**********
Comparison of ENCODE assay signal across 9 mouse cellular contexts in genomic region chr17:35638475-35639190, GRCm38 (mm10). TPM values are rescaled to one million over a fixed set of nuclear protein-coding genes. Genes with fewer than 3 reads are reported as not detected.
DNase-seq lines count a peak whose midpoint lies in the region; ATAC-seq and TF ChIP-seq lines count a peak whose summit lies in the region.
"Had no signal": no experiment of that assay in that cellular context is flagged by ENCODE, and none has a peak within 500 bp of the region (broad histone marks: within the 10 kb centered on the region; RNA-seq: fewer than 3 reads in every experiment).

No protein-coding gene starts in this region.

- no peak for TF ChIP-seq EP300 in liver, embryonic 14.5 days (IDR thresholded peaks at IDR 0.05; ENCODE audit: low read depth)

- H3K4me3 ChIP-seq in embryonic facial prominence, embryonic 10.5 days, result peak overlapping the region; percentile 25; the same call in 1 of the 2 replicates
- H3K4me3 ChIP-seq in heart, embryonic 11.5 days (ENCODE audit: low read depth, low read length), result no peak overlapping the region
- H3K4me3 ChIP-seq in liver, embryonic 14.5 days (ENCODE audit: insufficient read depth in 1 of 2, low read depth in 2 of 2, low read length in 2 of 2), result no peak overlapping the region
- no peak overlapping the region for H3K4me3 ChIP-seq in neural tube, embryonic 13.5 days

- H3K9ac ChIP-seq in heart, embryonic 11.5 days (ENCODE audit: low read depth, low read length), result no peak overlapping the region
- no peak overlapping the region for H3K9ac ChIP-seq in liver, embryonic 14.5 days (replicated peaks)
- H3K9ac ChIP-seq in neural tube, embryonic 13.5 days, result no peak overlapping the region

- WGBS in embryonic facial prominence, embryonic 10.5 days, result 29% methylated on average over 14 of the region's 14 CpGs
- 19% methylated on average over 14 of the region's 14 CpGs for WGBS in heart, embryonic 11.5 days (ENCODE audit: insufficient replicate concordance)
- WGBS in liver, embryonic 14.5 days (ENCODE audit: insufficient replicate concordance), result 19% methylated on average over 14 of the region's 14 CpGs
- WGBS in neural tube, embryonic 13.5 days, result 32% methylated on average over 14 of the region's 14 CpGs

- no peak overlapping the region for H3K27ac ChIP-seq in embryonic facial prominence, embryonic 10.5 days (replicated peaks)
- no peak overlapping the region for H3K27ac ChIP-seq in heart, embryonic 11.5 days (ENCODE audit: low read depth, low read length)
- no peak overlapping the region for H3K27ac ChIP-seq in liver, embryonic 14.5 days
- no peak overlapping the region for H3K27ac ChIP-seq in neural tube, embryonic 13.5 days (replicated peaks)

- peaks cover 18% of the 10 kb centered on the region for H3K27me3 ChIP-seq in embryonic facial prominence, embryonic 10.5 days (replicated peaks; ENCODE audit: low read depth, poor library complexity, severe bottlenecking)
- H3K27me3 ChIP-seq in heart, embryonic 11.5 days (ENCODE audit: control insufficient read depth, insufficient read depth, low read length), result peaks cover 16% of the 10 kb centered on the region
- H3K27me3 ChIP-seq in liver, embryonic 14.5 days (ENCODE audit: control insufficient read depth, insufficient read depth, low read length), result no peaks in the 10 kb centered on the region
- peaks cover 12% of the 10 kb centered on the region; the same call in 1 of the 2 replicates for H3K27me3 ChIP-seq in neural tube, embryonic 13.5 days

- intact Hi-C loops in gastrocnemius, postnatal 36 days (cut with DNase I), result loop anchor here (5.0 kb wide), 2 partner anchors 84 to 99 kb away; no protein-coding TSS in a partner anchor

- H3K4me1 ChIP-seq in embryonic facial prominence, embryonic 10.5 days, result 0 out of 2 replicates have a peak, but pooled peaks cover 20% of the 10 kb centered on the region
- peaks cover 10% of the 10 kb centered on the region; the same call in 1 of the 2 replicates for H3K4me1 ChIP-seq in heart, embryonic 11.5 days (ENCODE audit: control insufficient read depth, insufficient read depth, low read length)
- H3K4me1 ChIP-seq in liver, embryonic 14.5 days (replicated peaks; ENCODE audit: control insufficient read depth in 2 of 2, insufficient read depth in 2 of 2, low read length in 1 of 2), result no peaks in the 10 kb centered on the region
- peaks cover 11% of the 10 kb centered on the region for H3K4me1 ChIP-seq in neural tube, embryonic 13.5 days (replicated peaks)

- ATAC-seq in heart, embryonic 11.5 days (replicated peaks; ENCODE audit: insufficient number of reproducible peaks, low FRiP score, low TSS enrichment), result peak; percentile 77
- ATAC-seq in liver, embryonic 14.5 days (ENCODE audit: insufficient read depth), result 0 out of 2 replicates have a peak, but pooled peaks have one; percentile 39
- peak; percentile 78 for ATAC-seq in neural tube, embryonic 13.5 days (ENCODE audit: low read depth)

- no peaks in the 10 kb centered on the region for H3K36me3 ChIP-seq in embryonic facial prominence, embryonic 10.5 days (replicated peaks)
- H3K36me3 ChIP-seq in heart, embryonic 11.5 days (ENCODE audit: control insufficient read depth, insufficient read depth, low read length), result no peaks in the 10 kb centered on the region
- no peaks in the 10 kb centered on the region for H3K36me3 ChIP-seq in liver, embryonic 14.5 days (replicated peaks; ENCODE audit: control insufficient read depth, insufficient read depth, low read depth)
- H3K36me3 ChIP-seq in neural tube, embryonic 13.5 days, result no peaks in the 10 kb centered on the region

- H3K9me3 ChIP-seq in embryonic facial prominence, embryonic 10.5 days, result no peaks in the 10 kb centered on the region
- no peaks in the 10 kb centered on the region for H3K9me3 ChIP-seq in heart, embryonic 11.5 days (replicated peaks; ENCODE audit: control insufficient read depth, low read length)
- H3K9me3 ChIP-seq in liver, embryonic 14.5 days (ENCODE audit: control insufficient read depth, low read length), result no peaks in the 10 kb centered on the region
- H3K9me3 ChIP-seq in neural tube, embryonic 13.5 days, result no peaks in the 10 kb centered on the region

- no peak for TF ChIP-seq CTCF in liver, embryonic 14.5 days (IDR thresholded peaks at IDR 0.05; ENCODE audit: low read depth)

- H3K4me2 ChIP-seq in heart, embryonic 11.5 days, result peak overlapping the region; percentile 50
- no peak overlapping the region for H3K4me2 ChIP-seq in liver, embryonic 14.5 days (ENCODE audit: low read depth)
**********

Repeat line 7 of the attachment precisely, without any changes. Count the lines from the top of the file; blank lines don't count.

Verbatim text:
- H3K4me3 ChIP-seq in heart, embryonic 11.5 days (ENCODE audit: low read depth, low read length), result no peak overlapping the region